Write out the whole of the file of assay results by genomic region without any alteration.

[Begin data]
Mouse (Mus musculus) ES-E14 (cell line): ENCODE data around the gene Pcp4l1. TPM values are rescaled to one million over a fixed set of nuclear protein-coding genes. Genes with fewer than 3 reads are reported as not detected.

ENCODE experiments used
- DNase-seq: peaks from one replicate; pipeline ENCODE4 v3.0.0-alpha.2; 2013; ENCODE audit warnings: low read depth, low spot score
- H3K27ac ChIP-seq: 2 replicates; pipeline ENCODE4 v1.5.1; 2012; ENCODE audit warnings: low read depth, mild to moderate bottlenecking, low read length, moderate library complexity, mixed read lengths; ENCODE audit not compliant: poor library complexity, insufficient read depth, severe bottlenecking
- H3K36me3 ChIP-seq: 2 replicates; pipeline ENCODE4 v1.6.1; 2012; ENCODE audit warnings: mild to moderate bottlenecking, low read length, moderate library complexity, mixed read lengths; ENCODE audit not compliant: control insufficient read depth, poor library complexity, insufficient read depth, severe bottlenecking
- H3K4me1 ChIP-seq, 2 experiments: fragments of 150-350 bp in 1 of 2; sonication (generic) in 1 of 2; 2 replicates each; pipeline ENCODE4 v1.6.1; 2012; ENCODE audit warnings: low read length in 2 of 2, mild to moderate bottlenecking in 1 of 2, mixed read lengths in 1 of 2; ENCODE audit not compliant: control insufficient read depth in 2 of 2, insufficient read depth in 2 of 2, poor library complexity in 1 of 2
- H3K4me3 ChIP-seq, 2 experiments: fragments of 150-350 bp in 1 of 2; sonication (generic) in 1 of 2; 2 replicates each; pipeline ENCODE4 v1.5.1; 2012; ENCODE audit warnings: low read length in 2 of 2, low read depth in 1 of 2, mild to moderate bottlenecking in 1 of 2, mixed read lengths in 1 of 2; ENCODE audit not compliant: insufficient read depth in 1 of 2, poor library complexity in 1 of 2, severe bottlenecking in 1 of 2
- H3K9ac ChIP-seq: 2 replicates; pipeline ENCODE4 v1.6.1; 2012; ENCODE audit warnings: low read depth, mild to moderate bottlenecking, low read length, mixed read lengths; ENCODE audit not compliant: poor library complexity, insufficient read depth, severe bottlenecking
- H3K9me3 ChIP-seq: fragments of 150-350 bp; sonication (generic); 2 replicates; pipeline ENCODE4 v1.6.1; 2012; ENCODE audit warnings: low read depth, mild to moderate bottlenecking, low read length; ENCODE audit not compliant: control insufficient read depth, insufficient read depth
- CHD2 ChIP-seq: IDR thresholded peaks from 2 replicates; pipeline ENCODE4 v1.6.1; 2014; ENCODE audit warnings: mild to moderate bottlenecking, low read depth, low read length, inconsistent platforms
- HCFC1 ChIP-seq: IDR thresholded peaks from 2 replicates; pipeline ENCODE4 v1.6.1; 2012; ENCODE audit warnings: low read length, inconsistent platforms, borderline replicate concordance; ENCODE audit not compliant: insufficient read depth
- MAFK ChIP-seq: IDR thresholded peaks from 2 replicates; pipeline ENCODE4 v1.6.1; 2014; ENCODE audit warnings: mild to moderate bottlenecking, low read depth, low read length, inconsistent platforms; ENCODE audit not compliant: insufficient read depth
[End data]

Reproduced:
Mouse (Mus musculus) ES-E14 (cell line): ENCODE data around the gene Pcp4l1. TPM values are rescaled to one million over a fixed set of nuclear protein-coding genes. Genes with fewer than 3 reads are reported as not detected.

ENCODE experiments used
- DNase-seq: peaks from one replicate; pipeline ENCODE4 v3.0.0-alpha.2; 2013; ENCODE audit warnings: low read depth, low spot score
- H3K27ac ChIP-seq: 2 replicates; pipeline ENCODE4 v1.5.1; 2012; ENCODE audit warnings: low read depth, mild to moderate bottlenecking, low read length, moderate library complexity, mixed read lengths; ENCODE audit not compliant: poor library complexity, insufficient read depth, severe bottlenecking
- H3K36me3 ChIP-seq: 2 replicates; pipeline ENCODE4 v1.6.1; 2012; ENCODE audit warnings: mild to moderate bottlenecking, low read length, moderate library complexity, mixed read lengths; ENCODE audit not compliant: control insufficient read depth, poor library complexity, insufficient read depth, severe bottlenecking
- H3K4me1 ChIP-seq, 2 experiments: fragments of 150-350 bp in 1 of 2; sonication (generic) in 1 of 2; 2 replicates each; pipeline ENCODE4 v1.6.1; 2012; ENCODE audit warnings: low read length in 2 of 2, mild to moderate bottlenecking in 1 of 2, mixed read lengths in 1 of 2; ENCODE audit not compliant: control insufficient read depth in 2 of 2, insufficient read depth in 2 of 2, poor library complexity in 1 of 2
- H3K4me3 ChIP-seq, 2 experiments: fragments of 150-350 bp in 1 of 2; sonication (generic) in 1 of 2; 2 replicates each; pipeline ENCODE4 v1.5.1; 2012; ENCODE audit warnings: low read length in 2 of 2, low read depth in 1 of 2, mild to moderate bottlenecking in 1 of 2, mixed read lengths in 1 of 2; ENCODE audit not compliant: insufficient read depth in 1 of 2, poor library complexity in 1 of 2, severe bottlenecking in 1 of 2
- H3K9ac ChIP-seq: 2 replicates; pipeline ENCODE4 v1.6.1; 2012; ENCODE audit warnings: low read depth, mild to moderate bottlenecking, low read length, mixed read lengths; ENCODE audit not compliant: poor library complexity, insufficient read depth, severe bottlenecking
- H3K9me3 ChIP-seq: fragments of 150-350 bp; sonication (generic); 2 replicates; pipeline ENCODE4 v1.6.1; 2012; ENCODE audit warnings: low read depth, mild to moderate bottlenecking, low read length; ENCODE audit not compliant: control insufficient read depth, insufficient read depth
- CHD2 ChIP-seq: IDR thresholded peaks from 2 replicates; pipeline ENCODE4 v1.6.1; 2014; ENCODE audit warnings: mild to moderate bottlenecking, low read depth, low read length, inconsistent platforms
- HCFC1 ChIP-seq: IDR thresholded peaks from 2 replicates; pipeline ENCODE4 v1.6.1; 2012; ENCODE audit warnings: low read length, inconsistent platforms, borderline replicate concordance; ENCODE audit not compliant: insufficient read depth
- MAFK ChIP-seq: IDR thresholded peaks from 2 replicates; pipeline ENCODE4 v1.6.1; 2014; ENCODE audit warnings: mild to moderate bottlenecking, low read depth, low read length, inconsistent platforms; ENCODE audit not compliant: insufficient read depth